We are celebrating the opportunity to support Chelsea as the talented and courageous Indigenous journalist and leader that she is. She knows her Indigenous communities best. We will learn as she leads the way and centers her own news judgment to make final critical decisions for this project.
As part of her reporting at Arizona Luminaria, Chelsea is creating a publicly-accessible database that maps where MMIWG2T incidents occur and writing in-depth profiles to humanize the lives of Indigenous people who too often are erased amid news stories about the number of disappearances and deaths.
“There are no words to express how appreciative I am to Arizona Luminaria and the IWMF for taking a chance on me and this project, especially when women journalists and journalists of color are often told no or pushed out of the industry altogether,” Chelsea said.
“I went into my interview at Arizona Luminaria with an idea of what I wanted to cover and plenty of doubt I’d leave with a yes because that’s, unfortunately, the norm in journalism. I knew the women-led nonprofit aimed to create a newsroom that was against the norm but even I didn’t expect what was to come,” Chelsea says. “Dianna, Irene and Becky not only went above and beyond to connect me with the IWMF to make this project possible but also took it under their wing and offered support throughout its duration.”
We encourage you to please reach out and welcome Chelsea as she spends time reporting across the state and in Arizona’s 22 federally-recognized sovereign tribal nations.
Meet Chelsea, Arizona Luminaria’s new team member
Chelsea was raised on the Navajo Nation by her mom with help from her late grandparents in Sanders, Arizona. As a teenager, she moved with her mom and sister to Grand Canyon South Rim, which she says helped her develop a deeper connection with the land and an appreciation for outdoorsy lifestyles.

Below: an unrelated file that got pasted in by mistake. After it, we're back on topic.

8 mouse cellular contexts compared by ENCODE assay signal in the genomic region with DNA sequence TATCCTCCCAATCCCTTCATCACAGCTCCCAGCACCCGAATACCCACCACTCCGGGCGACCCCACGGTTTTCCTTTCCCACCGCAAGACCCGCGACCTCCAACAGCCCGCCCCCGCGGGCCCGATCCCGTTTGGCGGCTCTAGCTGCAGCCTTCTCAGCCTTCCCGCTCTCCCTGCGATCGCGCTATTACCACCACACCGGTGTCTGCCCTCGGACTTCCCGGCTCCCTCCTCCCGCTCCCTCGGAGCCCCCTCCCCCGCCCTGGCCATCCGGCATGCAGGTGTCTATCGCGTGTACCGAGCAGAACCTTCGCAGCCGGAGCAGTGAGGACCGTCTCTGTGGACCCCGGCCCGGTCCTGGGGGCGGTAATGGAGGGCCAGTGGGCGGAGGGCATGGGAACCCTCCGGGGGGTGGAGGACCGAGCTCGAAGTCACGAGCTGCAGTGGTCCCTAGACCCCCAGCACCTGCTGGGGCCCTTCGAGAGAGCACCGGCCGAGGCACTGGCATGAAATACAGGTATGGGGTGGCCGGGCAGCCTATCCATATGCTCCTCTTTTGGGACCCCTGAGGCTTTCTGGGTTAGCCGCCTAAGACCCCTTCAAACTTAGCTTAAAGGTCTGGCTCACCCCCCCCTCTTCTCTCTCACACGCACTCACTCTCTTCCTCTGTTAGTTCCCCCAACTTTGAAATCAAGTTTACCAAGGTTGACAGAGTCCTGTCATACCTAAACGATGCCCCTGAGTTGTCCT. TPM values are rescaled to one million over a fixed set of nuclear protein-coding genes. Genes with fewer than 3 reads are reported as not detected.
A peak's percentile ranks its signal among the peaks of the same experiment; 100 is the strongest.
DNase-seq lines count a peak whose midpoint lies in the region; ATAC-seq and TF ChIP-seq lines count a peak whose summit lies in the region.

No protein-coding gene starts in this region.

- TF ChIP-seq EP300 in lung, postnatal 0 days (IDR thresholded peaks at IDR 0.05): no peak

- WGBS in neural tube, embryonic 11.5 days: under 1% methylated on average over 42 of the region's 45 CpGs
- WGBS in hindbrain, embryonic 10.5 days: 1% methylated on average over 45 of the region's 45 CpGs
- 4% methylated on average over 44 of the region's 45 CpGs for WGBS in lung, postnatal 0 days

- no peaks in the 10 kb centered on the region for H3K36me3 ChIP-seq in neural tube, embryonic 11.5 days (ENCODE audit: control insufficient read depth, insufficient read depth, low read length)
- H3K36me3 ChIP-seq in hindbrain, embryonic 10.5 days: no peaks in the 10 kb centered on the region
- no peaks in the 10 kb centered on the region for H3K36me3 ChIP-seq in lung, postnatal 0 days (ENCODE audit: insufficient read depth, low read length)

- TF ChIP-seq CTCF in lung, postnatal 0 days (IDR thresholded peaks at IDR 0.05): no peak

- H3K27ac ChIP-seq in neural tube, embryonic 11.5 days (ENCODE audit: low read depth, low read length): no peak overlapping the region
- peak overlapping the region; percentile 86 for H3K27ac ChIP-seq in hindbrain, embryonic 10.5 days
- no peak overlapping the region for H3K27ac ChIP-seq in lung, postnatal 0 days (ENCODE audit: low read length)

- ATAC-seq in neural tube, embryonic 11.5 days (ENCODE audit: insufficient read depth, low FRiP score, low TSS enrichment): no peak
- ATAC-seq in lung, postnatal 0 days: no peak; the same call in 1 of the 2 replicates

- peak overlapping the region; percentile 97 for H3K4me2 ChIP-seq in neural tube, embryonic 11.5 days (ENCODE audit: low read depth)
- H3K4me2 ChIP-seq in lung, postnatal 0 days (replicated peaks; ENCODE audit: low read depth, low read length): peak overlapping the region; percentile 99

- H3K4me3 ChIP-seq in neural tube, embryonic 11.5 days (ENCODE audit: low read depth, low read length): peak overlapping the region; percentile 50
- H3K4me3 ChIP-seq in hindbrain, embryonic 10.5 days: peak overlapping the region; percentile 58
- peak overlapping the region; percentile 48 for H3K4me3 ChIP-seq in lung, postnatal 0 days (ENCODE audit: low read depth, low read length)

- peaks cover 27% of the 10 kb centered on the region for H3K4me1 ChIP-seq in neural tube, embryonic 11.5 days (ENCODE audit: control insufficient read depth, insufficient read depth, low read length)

She received a bachelor’s degree in journalism from Northern Arizona University in 2015, around the same time she briefly reported for the Arizona Daily Sun. She eventually moved to Lake Havasu City and worked as a general assignment reporter at the Today’s News-Herald for about two years. At the same time, she reported for the News-Herald’s weekly affiliate, the Parker Pioneer, and quarterly magazine, Havasu — Arizona’s Coastal Life.
Shortly before the COVID-19 pandemic, Chelsea was hired as a breaking news reporter at The Arizona Republic. She assisted with coverage of the state’s initial cases, business closures and protests, and for a short time helped cover some of the pandemic’s effects on Arizona’s Indigenous communities. That experience in particular left her with a lasting impression and desire to center Indigenous voices in her coverage moving forward.
In 2021, Chelsea was promoted to a criminal justice reporter. There, she closely tracked the state’s number of police shootings and covered the Department of Justice’s ongoing investigation into the Phoenix Police Department. She left The Republic last November to spend time with her family and pursue her longtime goal of covering Indigenous communities full-time.
Chelsea is now based in Chandler, Arizona. In her free time, she enjoys working out at the gym and playing volleyball with an indoor co-recreation league. She’s also a mom who enjoys camping, traveling and all the little things in between with her family. Reach out to her at: 602-492-1684, email@example.com, @curtis_chels on Twitter and www.facebook.com/chelsea.curtis.reports on Facebook.